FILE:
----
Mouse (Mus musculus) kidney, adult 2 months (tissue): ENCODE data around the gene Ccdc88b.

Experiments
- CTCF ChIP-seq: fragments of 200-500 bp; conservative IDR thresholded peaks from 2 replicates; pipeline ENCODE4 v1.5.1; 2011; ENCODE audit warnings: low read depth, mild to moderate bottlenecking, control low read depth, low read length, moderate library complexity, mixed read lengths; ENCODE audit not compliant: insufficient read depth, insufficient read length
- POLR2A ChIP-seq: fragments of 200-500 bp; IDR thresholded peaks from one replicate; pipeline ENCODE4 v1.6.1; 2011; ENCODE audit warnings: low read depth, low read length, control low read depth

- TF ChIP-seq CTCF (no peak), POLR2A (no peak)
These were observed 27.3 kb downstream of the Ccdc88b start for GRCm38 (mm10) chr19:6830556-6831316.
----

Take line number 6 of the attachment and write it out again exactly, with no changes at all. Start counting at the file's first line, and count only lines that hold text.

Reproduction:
These were observed 27.3 kb downstream of the Ccdc88b start for GRCm38 (mm10) chr19:6830556-6831316.